Venezuelan Opposition: Elections with Maduro in Power ‘Make No Sense’

US sanctions Venezuela officials close to 'former President' Maduro
Venezuelan Presidency/AFP Marcelo GARCIA
BEN KEW

Former Venezuelan National Assembly leader Julio Borges said on Thursday that any presidential elections with Nicolás Maduro still in power would have “no meaning” and a transition period must occur before any elections.

Borges, who lives in exile in Colombia after being repeatedly subjected to violent attacks by government-controlled gangs, said that for interim President Juan Guaidó to call a presidential election, Maduro would first have to be removed from power instead of personally overseeing the process.

“Elections with Maduro in power have no meaning, Maduro has to abandon power,” Borges said in an interview with Colombia’s NTN24. “To initiate a transition, with Maduro still in power, does not make sense either.”

On Wednesday, interim President Juan Guaidó’s envoy to Rome said in an interview that when he calls a free and fair election, Maduro will have the option of putting his name on the ballot. Maduro would present himself in that situation as a candidate, however, and not the head of state presiding over the election.

“Mr. Maduro is free to present himself in these elections, not as current president but as an ex-president,” Sucre said. “If his party nominates him, we will accept him. We do not want to substitute intolerance with intolerance.”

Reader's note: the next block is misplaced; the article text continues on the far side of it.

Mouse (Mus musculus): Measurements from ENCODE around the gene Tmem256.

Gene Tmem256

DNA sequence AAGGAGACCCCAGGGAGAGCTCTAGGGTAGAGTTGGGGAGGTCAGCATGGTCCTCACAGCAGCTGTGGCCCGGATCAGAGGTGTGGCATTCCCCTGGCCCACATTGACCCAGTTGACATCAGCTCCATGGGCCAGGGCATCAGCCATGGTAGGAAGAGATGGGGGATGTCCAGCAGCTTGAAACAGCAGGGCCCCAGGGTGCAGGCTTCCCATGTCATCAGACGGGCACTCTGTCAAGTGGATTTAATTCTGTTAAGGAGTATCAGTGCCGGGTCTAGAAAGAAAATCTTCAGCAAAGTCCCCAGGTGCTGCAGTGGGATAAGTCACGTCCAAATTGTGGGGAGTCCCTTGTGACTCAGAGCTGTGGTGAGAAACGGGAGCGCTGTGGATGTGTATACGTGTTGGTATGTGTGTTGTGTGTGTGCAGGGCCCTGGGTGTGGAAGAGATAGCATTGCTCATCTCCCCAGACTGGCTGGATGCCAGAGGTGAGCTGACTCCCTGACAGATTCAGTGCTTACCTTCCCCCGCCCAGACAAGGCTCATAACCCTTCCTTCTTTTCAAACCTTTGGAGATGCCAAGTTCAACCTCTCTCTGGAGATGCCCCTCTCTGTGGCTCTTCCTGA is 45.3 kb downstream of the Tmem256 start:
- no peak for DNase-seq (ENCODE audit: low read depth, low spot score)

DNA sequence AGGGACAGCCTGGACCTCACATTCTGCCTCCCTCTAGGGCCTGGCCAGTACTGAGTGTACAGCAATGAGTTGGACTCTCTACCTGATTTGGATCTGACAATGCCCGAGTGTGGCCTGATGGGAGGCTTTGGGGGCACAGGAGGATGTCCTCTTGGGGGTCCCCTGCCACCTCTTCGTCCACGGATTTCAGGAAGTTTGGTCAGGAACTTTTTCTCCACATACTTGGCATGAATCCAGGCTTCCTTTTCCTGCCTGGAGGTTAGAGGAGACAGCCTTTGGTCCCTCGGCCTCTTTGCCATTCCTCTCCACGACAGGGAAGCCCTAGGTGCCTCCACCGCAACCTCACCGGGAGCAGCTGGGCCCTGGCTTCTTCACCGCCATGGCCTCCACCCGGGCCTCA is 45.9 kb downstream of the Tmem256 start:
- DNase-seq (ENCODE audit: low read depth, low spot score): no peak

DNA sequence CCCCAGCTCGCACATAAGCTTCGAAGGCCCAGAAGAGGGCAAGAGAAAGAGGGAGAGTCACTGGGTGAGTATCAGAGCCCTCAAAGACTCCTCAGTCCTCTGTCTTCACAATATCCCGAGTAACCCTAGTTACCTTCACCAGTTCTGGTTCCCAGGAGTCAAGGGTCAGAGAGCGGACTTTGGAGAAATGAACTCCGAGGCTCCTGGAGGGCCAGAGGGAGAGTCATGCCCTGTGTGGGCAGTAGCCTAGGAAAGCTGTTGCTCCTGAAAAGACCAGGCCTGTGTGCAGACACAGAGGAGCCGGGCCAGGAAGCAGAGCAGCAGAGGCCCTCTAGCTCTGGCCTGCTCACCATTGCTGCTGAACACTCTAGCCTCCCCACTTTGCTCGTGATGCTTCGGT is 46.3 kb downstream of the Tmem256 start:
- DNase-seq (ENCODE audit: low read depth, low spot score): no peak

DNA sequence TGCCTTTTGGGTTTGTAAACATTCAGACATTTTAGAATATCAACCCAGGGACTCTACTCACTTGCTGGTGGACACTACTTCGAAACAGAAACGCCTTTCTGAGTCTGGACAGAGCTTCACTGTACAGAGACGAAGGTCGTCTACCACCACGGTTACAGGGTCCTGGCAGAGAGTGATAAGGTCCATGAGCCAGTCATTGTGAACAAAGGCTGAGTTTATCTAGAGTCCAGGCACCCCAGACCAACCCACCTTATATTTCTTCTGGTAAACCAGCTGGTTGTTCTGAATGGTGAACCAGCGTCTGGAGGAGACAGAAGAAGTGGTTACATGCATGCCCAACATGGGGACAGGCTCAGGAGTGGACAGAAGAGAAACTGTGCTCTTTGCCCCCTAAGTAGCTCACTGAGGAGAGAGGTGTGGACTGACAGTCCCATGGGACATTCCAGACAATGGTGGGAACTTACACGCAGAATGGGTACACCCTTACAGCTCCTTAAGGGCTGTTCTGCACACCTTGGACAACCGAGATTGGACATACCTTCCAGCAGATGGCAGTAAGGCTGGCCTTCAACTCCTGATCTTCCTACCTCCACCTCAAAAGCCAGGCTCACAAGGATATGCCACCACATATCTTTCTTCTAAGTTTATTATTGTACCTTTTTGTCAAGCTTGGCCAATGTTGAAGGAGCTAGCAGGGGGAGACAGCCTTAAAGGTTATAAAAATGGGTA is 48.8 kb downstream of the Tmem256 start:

Despite the egregious crimes and human rights violations carried out by the Maduro regime, Guaidó has also considered offering amnesty to Maduro and his military accomplices, presumably allowing him or another senior regime member to participate in any upcoming elections.

Mayor of Caracas Antonio Ledezma, who now lives in exile in Spain, also suggested Maduro may be able to participate if he is not found guilty of criminal wrongdoing, comparing him to former Brazilian President Luiz Inácio Lula da Silva, who was prohibited from participating in Brazil’s presidential election last year after being found guilty of corruption. “It all depends on whether the same thing that happened to Lula in Brazil happens to him,” Ledezma said. Lula, once from the frontrunner in the 2018 presidential race, is now serving a 25-year prison sentence.

Maduro has presided over multiple fraudulent elections since succeeding Hugo Chávez in 2013. In last year’s presidential election, the Supreme Court banned all non-socialist opposition from running, while voting was heavily influenced by intimidation, ballot manipulation, and voter fraud.
Leading Venezuelan politicians are preparing for a fresh presidential election as Maduro’s grip on power continues to weaken under the pressure of international isolation, economic sanctions, and an energized opposition movement led by Guaidó. Prominent opposition leaders, including the imprisoned Popular Will leader Leopoldo López, have already indicated their intention to run in any forthcoming presidential elections.

“If we achieve a free election, Leopoldo will surely make the decision to present himself,” López’s wife, Lilian Tintori, said in an interview with Spanish newspaper ABC this week. “Since his unjust imprisonment, he has developed a plan together with the best experts in each area to rescue Venezuela. He presented it to the National Assembly in December and he is ready to get going.”

Another opposition leader, Maria Corina Machado, founder of the center-right party Vente Venezuela, also told Fox Business last week that she would “absolutely” planned to run. If successful, she would become Venezuela’s first female president.

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